A Child’s Journey and Why She Needs You

Posted on November 15th, 2019

Laney sits on her aunt’s couch twiddling her thumbs as she waits for yet another new person to walk through the door and pepper her with confusing questions. She thinks back to that scary evening when strangers knocked on her door, poked around her home, and then took her away from her parents. Her mom and dad were acting kind of funny that night and couldn’t answer any of her questions about what was happening.

As she quietly reflects to herself, she hears a knock at the door and then a soft female voice coming from the hall. She is soon joined by a kind woman who offers her a sincere smile.

“Hello,” she says. “My name is Rabia and I am your advocate. What’s your name?”

Laney hesitates before introducing herself, not sure what to make of this woman. She eventually offers a tentative smile in return.

“Do you know what an advocate or CASA is?” Rabia asks.

Like many children, Laney is unsure of what an advocate is or why exactly she is there. CASAs are Court Appointed Special Advocates that assist children who are involved in the child welfare system due to experiencing abuse and/or neglect. Their main function is to act as the child’s voice in court. They walk with their assigned child every step of the way, offering support, guidance, and most importantly, advocacy through the long and sometimes confusing process.

Rabia, a long-time advocate, understands the child’s confusion very well. She begins explaining the role of an advocate, telling Laney that her main purpose is to look out for her needs and advocate in her best interests.

“Many of the people you have already met work with DCS, the Department of Child Services. Their goal is to assist with the needs of the entire family, but sometimes doing what may best for the family isn’t exactly what’s best for you. You can rely on me, tell me as much or as little as you want, and it’s my job to communicate your wishes to the court along with my recommendations as your advocate. Does that make sense?”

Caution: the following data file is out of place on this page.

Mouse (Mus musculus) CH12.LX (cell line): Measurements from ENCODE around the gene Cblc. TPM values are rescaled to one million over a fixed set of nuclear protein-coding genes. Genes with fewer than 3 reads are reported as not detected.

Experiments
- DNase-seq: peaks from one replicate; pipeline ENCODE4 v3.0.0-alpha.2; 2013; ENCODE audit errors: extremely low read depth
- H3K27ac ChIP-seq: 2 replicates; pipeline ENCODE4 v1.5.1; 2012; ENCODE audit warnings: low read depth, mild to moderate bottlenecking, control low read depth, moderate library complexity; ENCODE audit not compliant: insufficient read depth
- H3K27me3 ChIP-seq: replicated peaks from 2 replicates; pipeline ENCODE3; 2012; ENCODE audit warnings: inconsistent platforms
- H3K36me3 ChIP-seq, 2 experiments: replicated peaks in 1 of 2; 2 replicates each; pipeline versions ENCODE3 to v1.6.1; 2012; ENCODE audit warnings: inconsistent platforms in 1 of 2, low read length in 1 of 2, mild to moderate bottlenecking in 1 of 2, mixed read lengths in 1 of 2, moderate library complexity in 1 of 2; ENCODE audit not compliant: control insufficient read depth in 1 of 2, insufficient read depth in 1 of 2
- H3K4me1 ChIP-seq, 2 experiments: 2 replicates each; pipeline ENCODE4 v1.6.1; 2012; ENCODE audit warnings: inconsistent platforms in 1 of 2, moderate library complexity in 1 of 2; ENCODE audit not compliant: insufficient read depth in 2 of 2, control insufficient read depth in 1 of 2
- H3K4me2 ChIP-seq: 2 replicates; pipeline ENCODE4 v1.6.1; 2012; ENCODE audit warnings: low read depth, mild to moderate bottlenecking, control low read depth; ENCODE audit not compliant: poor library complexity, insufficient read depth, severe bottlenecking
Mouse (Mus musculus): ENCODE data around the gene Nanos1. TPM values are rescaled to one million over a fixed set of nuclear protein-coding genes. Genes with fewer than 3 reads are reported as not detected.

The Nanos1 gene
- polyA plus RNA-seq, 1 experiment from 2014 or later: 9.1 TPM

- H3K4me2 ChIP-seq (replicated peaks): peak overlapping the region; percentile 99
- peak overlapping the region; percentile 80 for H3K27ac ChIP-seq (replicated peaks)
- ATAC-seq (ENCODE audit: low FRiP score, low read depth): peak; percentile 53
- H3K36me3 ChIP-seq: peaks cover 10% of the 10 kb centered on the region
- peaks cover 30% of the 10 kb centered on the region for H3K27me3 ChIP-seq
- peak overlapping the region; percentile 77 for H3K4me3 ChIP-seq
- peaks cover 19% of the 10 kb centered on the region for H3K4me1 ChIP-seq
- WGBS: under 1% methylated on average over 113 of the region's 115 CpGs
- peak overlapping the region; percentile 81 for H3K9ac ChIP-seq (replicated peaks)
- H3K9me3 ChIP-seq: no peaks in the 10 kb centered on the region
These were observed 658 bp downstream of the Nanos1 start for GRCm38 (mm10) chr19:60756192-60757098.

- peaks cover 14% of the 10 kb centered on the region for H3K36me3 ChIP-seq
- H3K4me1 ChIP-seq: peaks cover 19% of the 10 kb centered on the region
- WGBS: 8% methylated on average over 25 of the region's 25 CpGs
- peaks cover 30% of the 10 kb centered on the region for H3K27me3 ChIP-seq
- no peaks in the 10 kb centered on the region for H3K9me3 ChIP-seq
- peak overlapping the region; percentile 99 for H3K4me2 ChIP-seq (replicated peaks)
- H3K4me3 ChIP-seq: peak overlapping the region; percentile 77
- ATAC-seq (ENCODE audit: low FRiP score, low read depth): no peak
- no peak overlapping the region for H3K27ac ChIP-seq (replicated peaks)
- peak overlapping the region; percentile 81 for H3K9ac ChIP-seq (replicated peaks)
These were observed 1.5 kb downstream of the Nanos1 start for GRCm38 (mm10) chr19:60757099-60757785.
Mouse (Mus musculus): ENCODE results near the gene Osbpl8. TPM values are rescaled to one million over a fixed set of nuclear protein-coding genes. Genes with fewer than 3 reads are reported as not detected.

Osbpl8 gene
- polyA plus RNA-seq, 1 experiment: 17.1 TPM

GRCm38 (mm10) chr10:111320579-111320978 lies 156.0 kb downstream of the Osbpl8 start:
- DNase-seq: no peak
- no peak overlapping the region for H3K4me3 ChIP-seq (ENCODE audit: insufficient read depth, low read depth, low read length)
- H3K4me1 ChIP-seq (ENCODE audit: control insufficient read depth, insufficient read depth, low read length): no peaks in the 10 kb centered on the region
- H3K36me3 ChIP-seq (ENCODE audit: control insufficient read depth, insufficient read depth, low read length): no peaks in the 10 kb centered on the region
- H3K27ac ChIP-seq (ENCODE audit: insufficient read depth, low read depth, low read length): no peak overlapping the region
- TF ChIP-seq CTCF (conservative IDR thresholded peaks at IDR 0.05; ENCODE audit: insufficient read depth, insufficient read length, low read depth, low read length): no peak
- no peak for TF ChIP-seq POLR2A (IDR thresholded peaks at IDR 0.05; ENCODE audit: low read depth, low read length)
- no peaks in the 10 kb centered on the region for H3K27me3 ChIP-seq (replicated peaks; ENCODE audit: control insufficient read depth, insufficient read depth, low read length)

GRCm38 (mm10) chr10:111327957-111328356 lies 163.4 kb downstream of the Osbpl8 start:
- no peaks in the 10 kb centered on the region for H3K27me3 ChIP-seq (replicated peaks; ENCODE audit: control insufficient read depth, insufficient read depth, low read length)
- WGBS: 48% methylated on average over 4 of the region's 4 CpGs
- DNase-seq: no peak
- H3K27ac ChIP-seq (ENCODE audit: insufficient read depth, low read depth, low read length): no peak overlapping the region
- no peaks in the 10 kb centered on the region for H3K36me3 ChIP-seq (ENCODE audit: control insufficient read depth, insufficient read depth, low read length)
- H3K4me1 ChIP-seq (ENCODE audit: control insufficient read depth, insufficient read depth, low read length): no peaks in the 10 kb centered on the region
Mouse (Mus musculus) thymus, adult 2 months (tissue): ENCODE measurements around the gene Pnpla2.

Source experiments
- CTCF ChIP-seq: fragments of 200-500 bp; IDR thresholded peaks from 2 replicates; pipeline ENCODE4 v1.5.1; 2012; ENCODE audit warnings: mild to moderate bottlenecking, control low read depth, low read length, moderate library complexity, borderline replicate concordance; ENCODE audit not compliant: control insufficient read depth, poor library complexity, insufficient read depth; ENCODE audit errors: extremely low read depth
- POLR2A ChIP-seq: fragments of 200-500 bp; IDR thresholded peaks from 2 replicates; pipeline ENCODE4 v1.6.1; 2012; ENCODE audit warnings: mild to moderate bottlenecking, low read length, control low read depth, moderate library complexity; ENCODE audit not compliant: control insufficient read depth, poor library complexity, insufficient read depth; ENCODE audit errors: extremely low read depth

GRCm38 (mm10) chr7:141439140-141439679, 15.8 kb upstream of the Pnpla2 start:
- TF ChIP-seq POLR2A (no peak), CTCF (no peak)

Laney nods again as she begins to understand, but she still has many more questions. Laney inquires about her parents, wondering where they are and when she can be with them again. She asks about what has already happened, why, and what is to come.

“Well,” Rabia begins by acknowledging the child’s fears and concerns, “You must be very confused and you probably miss your parents very much. You being here doesn’t change the fact that you are their child and they are your parents, but right now they are struggling. I am here to act as a spokesperson for your needs and best interests. This process may seem long and a little confusing at times, but I will be here with you every step of the way.”

Rabia goes on to explain that Laney’s parents have already attended what is called the initial hearing where a judge talked to them about what more they need to be doing for their child and what programs they can utilize to help them make the necessary changes. The judge decided it was best for Laney to stay with her aunt while her parents work to fulfill the judge’s preliminary recommendations and until the court is confident that her parents’ home is free from abuse and/or neglect. However, Rabia assures her that her parents will be able to have supervised visits very soon.